@Zsofia: I am on her approved pick up list for the kids, and she is on mine, and we both have had no problems with doctor stuff (I’ve helped shuttle kids to and from appointments and the like, and she’s done the same). I totally understand what you are saying though…my ex moved her boyfriend in literally the day after I left the marital house, and he’s been staying there since, and I hate that.

@Cat: That jibes along with what Swallowed said, and I really like the idea of having a deadline of some sorts. This might be something she is amenable towards.
Again, I really appreciate everyone sharing your opinions. I’ve been a mostly silent Doper for a long time, and I really value the intelligence and wisdom of this community…y’all rock. :slight_smile:

I have to admit that my first kneejerk response was “Either go ahead and commit or don’t move in together,” but given your history, I really like the suggestion by others of a deadline to work towards.

…I don’t quite understand this. Why would you be spending money on additional stuff? Or do you mean the money for storing duplicate items? (Which I think I would chalk down to “peace-of-mind” money-- I think every relationship has some of these “okay, we’re spending a bit of money here so that one of the partners feels better about things”-- and leave at that.)

FTR: We had a one-year deadline and didn’t get engaged until awhile after we’d been living together for that long. Her mother is the one who stored some of my large (non-vintage) stuff, and she actually thought it was all a wise idea.

Depending on the age of the kids and probability of one or more of them going off to college in the next year or two (though you make it sound like they are younger than that), it might be a good idea to keep duplicates just so you don’t have to buy stuff for them when they move!

It sounds to me like you’re still too nervous about this, in which case I say wait a few more months before making any decisions just to see if your apprehensions fade or not. Keeping duplicate items for a short while seems like a fair idea, except that it’s possible that the worries you have now about not having an “out” will simply surface when you go to sell your stuff.

Give it time, and be more certain about your actions. There’s no hurry - if it’s “forever” now, it will be “forever” later, and on much sounder footing.

I agree with this. With the kids involved, I vote that you wait until you are really ready to get married, and then do it. You don’t need to be in a hurry.

Except it doesn’t quite work that way. Firstly, it seems I need to repeat this: it is NOT about “having an out”. It was a matter of making sure the other was protected in case something went horribly wrong.*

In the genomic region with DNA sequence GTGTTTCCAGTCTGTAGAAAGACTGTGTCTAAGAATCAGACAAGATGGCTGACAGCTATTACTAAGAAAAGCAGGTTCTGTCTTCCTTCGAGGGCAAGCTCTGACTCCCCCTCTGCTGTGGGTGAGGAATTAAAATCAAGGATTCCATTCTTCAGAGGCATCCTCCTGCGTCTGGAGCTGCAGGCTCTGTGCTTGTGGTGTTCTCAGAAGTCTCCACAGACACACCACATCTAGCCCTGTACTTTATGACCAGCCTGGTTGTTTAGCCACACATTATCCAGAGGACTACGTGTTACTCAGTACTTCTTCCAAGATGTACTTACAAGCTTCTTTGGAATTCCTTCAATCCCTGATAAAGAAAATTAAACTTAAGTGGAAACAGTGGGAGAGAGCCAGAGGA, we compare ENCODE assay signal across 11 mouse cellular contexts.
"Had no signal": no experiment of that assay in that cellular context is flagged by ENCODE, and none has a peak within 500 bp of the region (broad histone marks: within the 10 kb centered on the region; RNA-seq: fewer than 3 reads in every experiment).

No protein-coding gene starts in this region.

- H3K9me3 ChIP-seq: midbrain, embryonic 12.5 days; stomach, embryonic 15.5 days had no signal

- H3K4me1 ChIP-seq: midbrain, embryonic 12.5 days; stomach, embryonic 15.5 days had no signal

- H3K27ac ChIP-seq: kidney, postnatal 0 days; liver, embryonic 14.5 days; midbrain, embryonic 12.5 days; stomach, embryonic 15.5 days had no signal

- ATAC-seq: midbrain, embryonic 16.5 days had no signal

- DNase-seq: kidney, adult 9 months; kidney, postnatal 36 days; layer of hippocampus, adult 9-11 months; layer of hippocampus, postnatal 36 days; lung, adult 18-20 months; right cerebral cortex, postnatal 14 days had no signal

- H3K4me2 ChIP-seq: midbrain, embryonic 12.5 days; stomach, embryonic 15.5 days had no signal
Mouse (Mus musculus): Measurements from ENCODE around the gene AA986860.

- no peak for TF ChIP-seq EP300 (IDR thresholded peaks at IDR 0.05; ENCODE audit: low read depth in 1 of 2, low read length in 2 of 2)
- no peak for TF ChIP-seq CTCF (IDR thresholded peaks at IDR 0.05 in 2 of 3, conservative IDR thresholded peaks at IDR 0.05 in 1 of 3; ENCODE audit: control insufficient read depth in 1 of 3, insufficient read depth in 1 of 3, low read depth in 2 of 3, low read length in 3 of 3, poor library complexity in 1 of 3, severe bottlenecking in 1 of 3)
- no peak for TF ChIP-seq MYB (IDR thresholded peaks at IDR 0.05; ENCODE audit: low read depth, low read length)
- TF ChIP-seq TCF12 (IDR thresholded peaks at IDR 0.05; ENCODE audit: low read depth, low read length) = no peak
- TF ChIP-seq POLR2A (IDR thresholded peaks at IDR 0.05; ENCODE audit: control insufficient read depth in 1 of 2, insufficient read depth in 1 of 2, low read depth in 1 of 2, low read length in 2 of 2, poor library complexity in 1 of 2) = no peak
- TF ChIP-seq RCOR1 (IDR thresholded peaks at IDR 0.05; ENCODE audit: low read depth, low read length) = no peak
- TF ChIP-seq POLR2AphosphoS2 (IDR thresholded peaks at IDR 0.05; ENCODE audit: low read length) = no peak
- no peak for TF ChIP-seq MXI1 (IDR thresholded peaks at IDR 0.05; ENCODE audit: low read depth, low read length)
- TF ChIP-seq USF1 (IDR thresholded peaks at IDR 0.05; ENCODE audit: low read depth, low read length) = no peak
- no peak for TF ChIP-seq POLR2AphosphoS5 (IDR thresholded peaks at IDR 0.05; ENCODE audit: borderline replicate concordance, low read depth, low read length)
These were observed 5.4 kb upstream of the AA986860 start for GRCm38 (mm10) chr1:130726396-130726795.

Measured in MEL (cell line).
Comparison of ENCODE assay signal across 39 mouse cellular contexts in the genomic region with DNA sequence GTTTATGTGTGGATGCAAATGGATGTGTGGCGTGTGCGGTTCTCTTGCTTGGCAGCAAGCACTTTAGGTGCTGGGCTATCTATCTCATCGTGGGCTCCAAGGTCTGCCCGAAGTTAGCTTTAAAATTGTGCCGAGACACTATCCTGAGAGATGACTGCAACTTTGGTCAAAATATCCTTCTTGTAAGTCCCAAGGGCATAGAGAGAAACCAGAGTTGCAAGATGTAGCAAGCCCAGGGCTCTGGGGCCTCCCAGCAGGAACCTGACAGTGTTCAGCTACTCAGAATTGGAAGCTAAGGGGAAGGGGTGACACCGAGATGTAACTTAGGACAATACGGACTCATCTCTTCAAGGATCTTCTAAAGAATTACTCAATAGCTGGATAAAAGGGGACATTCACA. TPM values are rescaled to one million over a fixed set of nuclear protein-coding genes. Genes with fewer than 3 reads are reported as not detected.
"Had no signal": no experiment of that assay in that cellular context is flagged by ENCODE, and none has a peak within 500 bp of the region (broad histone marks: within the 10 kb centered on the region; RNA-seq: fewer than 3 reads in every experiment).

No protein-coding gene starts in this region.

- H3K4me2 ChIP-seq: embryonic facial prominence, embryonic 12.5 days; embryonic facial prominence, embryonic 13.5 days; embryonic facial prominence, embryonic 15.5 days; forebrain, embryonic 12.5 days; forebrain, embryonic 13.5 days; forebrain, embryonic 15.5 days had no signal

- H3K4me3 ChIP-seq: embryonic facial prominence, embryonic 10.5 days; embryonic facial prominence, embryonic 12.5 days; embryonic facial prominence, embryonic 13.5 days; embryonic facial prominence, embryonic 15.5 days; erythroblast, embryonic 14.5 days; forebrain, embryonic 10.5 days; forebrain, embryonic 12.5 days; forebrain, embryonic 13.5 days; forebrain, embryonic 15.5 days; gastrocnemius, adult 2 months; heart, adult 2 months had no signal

Secondly, if you’ve been living together as a family and everything is going along all happily-ever-after, when the deadline comes up, there are no worries. When our one-year deadline for storage stuff came up, it was a mutual overwhelming sense of “Oh… now we have to deal with all that stuff? Phooey!” Any consternation was in anticipation of the hassle of Craig’s Listing all the stuff we had totally forgotten about.

If you’ve been living together comfortably for a year and things are going really well, you won’t want to keep the stuff, because keeping it is an unnecessary inconvenience. If in one year (or whatever time frame you deem is about right), you still balk at getting rid of all the stuff you haven’t laid eyes on or missed in all that time, you need to figure out what the problem is.

Similarly, at the age of 35 I had my last will and testament drafted. That doesn’t mean I’m expecting to die any time soon. Being young, very healthy and with a family history of longevity, I don’t plan on dying for 30 years, but if things go horribly wrong and I’m hit by a satellite falling to earth, I want to be sure the best interests of my family are secured. It’s a matter of being prudent, not one of expecting the worst.

Yeah, I think the way the feelings go at the future deadline will be a good indicator of how to proceed.

Thirded. Even if you all get along swimmingly and stay together forever, moving your families in together will be stressful for the kids, to some degree. And if, heaven forbid, you decide to break up, having to buy a new toaster will pale in comparison to putting the kids through all of that again.

If it were just you and the girl, I’d be on board with holding onto the stuff until you decide you don’t need it or whatever, but with kids involved, it’s a totally different question. They get no say in this, either way, so it’s on the adults to be as cautious as possible on their behalf.